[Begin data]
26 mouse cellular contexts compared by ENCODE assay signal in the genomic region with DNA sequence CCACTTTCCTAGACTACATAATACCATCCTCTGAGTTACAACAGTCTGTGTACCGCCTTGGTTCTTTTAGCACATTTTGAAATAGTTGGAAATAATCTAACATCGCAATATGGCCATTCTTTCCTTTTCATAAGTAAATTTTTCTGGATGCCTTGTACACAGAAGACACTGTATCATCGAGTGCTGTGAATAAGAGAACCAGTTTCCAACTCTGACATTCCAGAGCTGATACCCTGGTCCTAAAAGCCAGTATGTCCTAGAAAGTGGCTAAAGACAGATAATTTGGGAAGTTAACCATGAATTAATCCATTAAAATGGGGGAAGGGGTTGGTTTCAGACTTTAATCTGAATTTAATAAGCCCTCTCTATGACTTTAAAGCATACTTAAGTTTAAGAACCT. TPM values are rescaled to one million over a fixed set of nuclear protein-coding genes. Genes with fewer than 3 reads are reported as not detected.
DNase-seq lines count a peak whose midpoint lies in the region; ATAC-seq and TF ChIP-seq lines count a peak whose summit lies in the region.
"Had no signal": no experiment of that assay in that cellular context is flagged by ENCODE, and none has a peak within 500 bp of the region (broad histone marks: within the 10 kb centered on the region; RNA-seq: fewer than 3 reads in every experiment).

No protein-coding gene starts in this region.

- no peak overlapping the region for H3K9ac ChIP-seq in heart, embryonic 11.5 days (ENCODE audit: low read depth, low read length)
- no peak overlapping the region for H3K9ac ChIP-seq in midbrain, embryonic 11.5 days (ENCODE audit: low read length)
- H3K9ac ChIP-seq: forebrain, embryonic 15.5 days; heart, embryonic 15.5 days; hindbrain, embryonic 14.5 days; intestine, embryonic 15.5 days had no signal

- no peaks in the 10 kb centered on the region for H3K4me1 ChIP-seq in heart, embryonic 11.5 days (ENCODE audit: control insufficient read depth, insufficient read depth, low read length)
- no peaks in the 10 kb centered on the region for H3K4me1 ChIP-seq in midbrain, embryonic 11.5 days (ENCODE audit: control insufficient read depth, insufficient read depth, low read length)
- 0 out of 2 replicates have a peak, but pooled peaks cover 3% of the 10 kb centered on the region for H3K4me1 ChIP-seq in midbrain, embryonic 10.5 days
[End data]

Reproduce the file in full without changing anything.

26 mouse cellular contexts compared by ENCODE assay signal in the genomic region with DNA sequence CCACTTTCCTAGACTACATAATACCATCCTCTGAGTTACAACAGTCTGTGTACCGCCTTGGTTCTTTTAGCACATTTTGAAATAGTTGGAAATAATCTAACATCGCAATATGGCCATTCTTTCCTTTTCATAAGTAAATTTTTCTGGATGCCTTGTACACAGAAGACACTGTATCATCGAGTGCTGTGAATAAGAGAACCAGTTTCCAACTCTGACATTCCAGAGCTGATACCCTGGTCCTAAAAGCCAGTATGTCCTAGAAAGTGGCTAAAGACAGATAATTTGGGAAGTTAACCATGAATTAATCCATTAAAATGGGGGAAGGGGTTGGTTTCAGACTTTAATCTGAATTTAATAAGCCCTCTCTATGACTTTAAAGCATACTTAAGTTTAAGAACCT. TPM values are rescaled to one million over a fixed set of nuclear protein-coding genes. Genes with fewer than 3 reads are reported as not detected.
DNase-seq lines count a peak whose midpoint lies in the region; ATAC-seq and TF ChIP-seq lines count a peak whose summit lies in the region.
"Had no signal": no experiment of that assay in that cellular context is flagged by ENCODE, and none has a peak within 500 bp of the region (broad histone marks: within the 10 kb centered on the region; RNA-seq: fewer than 3 reads in every experiment).

No protein-coding gene starts in this region.

- no peak overlapping the region for H3K9ac ChIP-seq in heart, embryonic 11.5 days (ENCODE audit: low read depth, low read length)
- no peak overlapping the region for H3K9ac ChIP-seq in midbrain, embryonic 11.5 days (ENCODE audit: low read length)
- H3K9ac ChIP-seq: forebrain, embryonic 15.5 days; heart, embryonic 15.5 days; hindbrain, embryonic 14.5 days; intestine, embryonic 15.5 days had no signal

- no peaks in the 10 kb centered on the region for H3K4me1 ChIP-seq in heart, embryonic 11.5 days (ENCODE audit: control insufficient read depth, insufficient read depth, low read length)
- no peaks in the 10 kb centered on the region for H3K4me1 ChIP-seq in midbrain, embryonic 11.5 days (ENCODE audit: control insufficient read depth, insufficient read depth, low read length)
- 0 out of 2 replicates have a peak, but pooled peaks cover 3% of the 10 kb centered on the region for H3K4me1 ChIP-seq in midbrain, embryonic 10.5 days